After having to reschedule its November show at the Agora due to illness, Live finally played Cleveland last Saturday night, with all the fury of rolling thunder chasing the wind. Heavily favored just a few years back as the band most likely to follow in the idealistic footsteps of U2 and R.E.M., the York, Pennsylvania group has yet to achieve arena status. No matter -- its sold-out, energetic Agora Theatre show wasn't about living up to expectations as much as it was about reliving radio hits and solidifying the band's position for the future. In that regard, Live proved itself worthy by presenting a 17-song set that spanned its four albums.
Tall and lanky with a shaved head, singer Ed Kowalczyk played the part of the rock star well. He arrived on stage wearing red pants, large black shoes, and shades, and moved his wiry body as though he were a puppet on a string. Kowalczyk, the linchpin in the success or failure of the band's live performances, was called upon to lead each song with his distinct voice. He took the band into a down-and-dirty delivery ("Lakini's Juice"), elevated its music with a falsetto ("Where Fishes Go"), and delivered a momentum-building refrain ("Lightning Crashes"). And he often incorporated all three styles in one song ("The Distance").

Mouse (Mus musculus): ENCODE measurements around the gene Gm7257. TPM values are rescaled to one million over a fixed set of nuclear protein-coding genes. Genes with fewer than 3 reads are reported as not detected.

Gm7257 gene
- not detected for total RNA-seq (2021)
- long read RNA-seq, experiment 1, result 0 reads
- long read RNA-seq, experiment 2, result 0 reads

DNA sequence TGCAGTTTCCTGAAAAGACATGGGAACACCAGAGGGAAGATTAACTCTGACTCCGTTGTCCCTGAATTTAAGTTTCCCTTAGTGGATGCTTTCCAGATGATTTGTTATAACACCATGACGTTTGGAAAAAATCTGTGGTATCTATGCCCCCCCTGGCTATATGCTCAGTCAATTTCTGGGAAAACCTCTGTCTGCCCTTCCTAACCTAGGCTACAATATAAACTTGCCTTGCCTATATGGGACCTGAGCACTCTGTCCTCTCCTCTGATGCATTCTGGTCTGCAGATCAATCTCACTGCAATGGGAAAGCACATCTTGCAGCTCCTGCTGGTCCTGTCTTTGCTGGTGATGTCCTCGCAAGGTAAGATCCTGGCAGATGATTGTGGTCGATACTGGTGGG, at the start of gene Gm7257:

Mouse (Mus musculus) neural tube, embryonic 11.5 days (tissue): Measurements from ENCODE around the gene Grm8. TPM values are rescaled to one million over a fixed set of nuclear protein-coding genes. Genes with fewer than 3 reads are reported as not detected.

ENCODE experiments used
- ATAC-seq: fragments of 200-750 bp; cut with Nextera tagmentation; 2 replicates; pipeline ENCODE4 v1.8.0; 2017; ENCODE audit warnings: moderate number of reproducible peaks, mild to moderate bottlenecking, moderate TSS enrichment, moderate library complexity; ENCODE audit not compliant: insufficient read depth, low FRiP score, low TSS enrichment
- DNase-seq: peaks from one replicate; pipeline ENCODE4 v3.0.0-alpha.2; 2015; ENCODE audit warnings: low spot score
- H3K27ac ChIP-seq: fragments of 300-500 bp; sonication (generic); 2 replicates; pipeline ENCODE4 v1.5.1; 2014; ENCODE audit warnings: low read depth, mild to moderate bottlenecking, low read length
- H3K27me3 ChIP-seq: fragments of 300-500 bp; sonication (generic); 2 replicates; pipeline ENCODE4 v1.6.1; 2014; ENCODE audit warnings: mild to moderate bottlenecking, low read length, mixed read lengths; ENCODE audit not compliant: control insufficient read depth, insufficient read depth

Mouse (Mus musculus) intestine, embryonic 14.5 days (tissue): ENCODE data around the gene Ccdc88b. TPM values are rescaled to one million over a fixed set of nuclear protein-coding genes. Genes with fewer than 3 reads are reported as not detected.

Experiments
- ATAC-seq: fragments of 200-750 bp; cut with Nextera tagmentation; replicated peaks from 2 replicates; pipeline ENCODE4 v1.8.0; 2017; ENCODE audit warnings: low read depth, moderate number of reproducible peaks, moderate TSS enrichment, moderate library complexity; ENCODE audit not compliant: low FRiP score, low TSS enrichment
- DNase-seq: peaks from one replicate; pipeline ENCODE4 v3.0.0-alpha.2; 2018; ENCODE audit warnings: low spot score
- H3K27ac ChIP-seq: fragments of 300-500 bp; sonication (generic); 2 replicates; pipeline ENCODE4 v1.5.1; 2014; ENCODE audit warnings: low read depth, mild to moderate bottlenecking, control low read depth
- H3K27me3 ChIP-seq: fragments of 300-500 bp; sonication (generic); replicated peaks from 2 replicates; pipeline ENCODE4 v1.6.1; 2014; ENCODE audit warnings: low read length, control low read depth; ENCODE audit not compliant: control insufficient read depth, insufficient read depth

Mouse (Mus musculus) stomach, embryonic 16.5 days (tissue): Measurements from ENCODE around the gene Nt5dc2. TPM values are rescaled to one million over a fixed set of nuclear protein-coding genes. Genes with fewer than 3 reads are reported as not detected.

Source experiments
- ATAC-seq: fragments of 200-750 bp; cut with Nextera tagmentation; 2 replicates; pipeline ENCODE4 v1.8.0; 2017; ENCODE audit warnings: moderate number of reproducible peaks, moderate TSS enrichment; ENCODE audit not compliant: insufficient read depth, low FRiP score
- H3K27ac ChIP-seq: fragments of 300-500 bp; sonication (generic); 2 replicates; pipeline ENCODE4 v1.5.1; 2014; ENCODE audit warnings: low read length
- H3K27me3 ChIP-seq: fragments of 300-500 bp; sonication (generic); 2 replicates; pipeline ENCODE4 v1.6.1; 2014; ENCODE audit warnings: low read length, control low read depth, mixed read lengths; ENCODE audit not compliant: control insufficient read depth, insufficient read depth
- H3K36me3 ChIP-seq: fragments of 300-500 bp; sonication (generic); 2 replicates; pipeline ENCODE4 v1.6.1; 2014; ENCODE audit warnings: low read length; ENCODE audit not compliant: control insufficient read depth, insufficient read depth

A good example of the quintessential Live style/song structure was "Sparkle," from its latest release, The Distance. The tapestry of sound was precisely woven, with crashing cymbals, a grinding guitar effect, bellowing vocals, and added nuances (lone piano chords and orchestral keyboards) that bewitched the crowd, creating the intense atmosphere typical of the band. A reverent cover of John Lennon's "Imagine" was Live's way of paying homage to the fallen Beatle. Other highlights included the positive-minded "Run to the Water," the acoustic-driven "Selling the Drama," and a predictable encore that featured two of the band's biggest hits -- "Lightning Crashes" and "I Alone." -- John Benson